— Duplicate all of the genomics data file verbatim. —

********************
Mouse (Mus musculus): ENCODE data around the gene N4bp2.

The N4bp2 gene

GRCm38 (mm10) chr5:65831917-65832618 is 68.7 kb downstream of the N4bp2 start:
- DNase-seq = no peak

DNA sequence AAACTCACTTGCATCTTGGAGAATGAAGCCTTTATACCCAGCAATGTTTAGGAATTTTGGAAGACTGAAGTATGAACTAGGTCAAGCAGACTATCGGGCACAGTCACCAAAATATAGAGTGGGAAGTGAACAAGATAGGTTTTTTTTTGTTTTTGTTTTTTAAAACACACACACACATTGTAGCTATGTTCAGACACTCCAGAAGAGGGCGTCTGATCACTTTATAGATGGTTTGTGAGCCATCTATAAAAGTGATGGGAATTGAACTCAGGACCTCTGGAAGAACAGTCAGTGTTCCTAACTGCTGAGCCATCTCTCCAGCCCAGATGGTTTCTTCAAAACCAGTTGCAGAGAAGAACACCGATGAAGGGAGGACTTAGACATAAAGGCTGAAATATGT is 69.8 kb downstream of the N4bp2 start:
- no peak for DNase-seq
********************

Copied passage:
Mouse (Mus musculus): ENCODE data around the gene N4bp2.

The N4bp2 gene

GRCm38 (mm10) chr5:65831917-65832618 is 68.7 kb downstream of the N4bp2 start:
- DNase-seq = no peak

DNA sequence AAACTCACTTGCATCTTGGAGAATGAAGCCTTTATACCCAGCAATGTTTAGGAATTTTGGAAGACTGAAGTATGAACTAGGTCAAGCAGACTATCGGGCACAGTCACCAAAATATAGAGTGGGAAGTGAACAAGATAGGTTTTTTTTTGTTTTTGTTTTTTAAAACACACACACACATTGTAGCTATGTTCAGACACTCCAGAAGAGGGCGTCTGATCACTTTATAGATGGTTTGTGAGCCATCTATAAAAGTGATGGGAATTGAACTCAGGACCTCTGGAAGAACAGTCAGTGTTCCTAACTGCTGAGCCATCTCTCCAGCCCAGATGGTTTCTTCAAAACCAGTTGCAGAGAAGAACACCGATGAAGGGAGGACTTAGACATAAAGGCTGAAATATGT is 69.8 kb downstream of the N4bp2 start:
- no peak for DNase-seq